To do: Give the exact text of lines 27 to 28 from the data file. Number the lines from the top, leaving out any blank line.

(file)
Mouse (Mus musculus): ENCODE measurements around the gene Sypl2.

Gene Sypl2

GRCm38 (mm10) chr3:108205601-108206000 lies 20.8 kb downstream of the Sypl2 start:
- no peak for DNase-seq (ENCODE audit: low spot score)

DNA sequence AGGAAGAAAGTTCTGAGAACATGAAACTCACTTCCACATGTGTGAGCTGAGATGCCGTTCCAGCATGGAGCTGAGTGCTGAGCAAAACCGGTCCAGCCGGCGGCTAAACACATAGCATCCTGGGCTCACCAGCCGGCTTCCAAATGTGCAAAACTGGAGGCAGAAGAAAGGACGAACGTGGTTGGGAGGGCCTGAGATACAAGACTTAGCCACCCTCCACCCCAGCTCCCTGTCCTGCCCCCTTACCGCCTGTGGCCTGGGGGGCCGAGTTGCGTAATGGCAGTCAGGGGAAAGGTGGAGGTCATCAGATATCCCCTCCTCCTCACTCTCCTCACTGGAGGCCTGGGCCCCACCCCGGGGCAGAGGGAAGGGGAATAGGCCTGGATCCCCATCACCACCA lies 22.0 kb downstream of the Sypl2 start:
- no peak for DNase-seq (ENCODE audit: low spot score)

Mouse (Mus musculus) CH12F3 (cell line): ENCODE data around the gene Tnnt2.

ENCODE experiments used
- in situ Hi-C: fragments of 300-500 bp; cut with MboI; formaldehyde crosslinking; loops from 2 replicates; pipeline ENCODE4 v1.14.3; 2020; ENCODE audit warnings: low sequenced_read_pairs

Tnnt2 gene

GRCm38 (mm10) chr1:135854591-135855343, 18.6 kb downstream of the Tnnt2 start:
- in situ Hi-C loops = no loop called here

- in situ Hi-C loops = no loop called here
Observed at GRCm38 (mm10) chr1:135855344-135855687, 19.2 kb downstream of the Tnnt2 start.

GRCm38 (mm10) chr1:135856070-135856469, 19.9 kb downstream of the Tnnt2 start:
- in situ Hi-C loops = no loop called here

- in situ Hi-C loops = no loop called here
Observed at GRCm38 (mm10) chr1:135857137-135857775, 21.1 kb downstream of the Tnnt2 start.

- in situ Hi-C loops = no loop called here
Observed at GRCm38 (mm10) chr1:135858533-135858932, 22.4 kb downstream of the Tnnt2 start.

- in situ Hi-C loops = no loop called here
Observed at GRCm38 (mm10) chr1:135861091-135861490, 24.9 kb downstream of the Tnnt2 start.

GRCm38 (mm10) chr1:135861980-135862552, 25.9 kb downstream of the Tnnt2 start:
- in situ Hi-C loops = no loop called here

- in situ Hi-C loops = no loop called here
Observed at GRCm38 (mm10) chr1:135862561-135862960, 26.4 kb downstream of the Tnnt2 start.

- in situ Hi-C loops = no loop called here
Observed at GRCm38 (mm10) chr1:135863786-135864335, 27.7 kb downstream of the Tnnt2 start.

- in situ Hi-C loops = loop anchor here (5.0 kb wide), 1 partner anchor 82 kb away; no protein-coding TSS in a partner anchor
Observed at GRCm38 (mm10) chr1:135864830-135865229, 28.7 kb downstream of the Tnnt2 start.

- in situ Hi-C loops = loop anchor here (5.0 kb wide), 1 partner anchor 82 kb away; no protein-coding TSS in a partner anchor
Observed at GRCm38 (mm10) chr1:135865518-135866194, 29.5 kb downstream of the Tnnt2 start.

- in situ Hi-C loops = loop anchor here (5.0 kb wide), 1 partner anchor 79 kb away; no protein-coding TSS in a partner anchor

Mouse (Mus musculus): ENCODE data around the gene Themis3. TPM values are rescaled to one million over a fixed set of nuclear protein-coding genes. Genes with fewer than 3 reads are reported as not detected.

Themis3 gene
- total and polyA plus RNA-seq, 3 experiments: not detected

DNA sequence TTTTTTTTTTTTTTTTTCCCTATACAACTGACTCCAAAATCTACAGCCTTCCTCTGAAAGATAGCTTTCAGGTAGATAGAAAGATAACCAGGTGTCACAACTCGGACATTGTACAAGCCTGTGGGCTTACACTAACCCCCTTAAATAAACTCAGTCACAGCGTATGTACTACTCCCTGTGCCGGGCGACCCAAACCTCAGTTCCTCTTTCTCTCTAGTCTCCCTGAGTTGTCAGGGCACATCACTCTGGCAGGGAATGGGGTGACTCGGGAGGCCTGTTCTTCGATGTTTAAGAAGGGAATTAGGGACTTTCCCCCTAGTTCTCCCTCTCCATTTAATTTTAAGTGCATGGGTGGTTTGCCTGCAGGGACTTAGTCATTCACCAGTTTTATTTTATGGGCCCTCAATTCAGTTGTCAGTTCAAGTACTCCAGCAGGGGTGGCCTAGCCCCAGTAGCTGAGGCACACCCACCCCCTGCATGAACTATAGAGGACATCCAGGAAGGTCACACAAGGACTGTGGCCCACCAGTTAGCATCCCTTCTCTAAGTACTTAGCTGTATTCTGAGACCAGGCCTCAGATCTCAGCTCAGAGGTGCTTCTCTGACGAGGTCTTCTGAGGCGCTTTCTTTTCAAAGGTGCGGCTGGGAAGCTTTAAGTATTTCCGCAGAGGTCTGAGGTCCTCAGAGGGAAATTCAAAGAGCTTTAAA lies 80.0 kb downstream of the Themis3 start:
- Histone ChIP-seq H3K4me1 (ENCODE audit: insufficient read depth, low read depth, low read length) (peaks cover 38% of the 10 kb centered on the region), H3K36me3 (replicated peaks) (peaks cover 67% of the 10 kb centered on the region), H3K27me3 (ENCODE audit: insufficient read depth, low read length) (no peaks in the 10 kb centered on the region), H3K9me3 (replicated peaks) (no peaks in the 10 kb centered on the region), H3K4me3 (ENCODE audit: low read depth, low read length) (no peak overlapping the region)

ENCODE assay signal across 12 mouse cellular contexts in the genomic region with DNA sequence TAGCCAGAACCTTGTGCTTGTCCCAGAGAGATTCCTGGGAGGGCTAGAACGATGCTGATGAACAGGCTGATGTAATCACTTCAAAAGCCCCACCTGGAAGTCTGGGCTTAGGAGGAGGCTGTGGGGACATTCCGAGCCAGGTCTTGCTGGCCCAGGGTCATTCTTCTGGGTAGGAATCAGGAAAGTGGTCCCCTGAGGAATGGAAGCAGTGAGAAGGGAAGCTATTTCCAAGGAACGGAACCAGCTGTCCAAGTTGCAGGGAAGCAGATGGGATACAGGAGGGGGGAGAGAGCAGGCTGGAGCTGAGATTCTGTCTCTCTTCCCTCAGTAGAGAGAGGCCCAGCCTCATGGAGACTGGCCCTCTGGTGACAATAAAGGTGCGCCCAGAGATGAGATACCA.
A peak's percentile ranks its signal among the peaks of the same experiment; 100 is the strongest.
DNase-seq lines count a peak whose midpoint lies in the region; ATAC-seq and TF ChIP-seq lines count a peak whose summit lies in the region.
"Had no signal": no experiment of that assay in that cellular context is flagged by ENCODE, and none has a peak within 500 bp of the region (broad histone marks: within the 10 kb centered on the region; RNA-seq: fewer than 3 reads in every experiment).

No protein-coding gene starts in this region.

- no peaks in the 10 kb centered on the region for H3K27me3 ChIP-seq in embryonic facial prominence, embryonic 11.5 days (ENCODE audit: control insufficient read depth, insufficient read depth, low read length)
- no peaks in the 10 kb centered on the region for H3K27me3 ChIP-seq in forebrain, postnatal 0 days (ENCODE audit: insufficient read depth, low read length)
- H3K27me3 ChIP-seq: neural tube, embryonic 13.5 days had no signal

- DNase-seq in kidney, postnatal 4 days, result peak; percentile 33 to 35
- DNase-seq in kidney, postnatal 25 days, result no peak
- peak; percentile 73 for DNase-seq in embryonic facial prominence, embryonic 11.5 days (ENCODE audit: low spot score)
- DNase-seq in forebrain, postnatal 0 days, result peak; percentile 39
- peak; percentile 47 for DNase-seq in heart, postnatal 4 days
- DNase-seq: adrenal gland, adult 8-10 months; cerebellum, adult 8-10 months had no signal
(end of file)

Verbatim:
- in situ Hi-C loops = no loop called here
Observed at GRCm38 (mm10) chr1:135863786-135864335, 27.7 kb downstream of the Tnnt2 start.